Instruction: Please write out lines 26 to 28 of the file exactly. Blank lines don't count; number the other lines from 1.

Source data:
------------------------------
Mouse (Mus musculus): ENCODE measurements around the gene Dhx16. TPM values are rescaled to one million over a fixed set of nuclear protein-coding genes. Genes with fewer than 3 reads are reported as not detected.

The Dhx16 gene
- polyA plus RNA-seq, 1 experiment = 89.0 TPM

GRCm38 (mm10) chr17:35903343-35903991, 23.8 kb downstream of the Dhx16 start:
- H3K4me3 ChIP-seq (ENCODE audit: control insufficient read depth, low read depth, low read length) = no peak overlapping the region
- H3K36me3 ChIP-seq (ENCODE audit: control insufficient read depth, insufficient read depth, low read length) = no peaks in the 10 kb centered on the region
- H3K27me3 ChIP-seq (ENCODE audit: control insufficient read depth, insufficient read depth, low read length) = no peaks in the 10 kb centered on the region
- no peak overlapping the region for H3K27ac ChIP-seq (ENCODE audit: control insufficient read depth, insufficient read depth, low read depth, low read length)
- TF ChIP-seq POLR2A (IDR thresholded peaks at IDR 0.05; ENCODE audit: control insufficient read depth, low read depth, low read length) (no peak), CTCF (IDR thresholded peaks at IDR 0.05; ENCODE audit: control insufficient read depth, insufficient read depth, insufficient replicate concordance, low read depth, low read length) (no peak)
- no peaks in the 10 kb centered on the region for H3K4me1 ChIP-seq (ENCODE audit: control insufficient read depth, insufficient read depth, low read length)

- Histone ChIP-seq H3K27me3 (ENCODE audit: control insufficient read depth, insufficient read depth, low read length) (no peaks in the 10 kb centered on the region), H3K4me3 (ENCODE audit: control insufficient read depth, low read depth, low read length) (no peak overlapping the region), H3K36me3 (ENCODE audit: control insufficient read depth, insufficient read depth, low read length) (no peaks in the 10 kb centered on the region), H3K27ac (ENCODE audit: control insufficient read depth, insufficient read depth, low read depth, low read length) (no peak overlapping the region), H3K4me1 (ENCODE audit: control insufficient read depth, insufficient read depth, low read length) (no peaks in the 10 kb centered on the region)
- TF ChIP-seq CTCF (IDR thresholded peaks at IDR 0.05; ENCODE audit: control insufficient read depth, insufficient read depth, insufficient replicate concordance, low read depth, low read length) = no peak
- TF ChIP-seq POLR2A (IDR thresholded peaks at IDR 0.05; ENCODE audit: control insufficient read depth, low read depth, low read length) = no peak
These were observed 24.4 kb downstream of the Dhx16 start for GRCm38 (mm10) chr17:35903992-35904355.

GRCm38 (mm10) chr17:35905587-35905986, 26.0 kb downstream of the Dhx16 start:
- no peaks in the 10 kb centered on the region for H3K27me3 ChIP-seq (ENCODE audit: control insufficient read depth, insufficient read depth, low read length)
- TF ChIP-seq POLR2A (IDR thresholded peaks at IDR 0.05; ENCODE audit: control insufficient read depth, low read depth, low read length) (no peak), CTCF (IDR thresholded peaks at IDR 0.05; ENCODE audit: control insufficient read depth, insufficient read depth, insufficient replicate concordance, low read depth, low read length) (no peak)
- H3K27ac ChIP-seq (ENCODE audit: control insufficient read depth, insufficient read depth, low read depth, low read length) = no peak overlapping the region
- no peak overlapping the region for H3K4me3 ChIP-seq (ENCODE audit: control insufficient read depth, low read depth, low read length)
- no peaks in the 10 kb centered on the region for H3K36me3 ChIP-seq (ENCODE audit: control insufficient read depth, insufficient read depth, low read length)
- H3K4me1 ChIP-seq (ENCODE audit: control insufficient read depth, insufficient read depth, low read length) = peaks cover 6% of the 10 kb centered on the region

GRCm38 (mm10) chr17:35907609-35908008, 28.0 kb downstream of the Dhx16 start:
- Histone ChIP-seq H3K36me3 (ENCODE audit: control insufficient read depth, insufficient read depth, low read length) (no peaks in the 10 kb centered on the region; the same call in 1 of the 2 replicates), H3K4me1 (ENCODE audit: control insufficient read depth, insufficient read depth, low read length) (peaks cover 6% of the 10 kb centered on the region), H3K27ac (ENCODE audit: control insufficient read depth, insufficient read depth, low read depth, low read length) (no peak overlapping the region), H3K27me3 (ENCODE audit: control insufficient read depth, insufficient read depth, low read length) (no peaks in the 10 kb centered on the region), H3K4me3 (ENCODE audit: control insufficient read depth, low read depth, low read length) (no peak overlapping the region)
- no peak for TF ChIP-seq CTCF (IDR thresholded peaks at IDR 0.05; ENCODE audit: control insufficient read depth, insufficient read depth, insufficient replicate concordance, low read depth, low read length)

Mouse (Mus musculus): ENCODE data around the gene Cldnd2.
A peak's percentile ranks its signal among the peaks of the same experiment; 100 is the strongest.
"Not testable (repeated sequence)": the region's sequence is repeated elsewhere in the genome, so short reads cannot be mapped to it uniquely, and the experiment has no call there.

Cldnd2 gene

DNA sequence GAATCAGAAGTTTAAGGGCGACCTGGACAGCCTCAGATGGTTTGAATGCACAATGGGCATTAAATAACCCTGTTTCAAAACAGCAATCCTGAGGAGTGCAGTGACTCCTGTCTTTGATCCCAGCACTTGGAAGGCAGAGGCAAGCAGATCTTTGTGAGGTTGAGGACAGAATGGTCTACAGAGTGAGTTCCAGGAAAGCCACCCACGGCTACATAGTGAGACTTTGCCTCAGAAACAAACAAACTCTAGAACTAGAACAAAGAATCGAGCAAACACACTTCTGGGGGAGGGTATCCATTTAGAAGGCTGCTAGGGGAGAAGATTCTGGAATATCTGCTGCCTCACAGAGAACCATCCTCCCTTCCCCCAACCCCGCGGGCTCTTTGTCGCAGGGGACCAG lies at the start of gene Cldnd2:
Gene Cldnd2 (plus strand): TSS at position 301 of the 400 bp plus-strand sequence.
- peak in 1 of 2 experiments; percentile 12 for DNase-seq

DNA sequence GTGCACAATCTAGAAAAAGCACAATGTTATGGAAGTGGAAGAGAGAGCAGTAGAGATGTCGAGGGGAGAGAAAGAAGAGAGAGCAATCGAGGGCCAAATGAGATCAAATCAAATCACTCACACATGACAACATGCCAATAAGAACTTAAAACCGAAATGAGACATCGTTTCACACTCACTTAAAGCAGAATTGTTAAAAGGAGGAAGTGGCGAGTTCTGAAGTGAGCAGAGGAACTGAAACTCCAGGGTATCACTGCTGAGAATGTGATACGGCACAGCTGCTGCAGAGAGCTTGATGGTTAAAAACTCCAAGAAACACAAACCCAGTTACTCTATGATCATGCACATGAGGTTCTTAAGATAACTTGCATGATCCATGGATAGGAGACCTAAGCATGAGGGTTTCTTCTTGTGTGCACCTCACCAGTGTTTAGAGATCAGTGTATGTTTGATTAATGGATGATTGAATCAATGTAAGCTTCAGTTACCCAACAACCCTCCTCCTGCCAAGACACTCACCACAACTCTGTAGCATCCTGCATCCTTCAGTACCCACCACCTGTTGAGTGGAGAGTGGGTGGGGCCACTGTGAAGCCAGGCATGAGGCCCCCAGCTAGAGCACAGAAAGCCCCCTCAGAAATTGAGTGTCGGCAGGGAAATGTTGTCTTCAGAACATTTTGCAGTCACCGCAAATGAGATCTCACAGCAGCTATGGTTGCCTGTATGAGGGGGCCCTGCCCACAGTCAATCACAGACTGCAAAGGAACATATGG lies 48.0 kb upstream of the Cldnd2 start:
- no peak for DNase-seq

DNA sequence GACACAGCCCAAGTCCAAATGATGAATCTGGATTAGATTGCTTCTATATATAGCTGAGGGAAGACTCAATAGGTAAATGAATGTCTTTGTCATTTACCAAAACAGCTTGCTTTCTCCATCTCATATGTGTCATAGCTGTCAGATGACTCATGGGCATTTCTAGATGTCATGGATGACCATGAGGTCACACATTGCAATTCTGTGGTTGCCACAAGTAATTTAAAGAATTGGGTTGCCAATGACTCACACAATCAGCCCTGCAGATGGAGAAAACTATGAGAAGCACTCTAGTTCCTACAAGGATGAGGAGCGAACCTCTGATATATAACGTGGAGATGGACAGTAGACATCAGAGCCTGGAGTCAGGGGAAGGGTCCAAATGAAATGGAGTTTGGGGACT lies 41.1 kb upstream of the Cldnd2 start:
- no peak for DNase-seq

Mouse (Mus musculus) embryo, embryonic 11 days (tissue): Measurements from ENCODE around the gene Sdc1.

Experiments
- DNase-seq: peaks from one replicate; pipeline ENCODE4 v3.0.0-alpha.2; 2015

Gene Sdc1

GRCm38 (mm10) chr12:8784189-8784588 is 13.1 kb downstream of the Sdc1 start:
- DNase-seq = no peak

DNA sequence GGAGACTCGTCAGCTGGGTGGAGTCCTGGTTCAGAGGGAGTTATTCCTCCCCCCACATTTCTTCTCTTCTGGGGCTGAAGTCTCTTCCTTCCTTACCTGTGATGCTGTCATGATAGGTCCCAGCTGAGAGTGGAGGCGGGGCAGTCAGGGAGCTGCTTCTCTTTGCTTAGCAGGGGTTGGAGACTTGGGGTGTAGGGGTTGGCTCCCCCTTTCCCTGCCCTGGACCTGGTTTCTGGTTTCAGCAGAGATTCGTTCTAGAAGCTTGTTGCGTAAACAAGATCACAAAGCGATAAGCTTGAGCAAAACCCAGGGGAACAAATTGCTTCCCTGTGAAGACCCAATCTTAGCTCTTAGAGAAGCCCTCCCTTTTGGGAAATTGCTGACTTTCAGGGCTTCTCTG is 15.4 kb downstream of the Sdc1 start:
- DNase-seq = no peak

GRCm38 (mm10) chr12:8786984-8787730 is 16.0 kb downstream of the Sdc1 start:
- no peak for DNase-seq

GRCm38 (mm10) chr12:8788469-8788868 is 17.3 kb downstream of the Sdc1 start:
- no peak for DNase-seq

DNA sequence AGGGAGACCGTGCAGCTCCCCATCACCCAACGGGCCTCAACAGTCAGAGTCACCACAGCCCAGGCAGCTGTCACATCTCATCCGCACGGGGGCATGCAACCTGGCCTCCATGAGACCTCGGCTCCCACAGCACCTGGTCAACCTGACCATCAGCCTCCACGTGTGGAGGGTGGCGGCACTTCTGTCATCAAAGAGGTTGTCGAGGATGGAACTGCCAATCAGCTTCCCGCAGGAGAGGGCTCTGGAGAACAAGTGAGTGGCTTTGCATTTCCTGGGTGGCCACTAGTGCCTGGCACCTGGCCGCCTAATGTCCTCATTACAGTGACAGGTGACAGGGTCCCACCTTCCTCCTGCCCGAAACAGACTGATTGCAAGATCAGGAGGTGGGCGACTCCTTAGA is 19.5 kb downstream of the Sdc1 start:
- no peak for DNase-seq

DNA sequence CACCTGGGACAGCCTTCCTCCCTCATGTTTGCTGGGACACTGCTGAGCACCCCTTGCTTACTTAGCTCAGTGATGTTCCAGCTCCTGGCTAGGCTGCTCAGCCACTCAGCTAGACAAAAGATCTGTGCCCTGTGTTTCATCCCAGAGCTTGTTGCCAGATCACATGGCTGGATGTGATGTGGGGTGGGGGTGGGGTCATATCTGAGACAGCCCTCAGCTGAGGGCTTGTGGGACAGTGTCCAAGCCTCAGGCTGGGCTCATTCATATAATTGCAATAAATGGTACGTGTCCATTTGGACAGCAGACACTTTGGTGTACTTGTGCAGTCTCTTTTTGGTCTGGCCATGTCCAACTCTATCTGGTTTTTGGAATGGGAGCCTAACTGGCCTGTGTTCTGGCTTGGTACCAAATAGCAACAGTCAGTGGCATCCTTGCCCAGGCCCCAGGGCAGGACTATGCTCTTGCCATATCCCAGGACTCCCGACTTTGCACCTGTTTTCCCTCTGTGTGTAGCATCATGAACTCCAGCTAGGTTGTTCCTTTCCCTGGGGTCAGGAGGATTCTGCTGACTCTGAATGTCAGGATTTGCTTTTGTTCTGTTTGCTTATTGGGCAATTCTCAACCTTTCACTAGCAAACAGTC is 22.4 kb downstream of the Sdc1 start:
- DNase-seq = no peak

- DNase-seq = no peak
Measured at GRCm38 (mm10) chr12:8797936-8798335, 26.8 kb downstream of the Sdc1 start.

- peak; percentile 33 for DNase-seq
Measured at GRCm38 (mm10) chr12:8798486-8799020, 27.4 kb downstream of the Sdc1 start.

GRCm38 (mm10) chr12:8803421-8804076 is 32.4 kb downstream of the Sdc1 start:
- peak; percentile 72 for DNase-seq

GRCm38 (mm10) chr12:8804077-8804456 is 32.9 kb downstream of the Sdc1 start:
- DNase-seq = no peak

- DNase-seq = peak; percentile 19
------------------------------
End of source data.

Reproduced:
A peak's percentile ranks its signal among the peaks of the same experiment; 100 is the strongest.
"Not testable (repeated sequence)": the region's sequence is repeated elsewhere in the genome, so short reads cannot be mapped to it uniquely, and the experiment has no call there.

Cldnd2 gene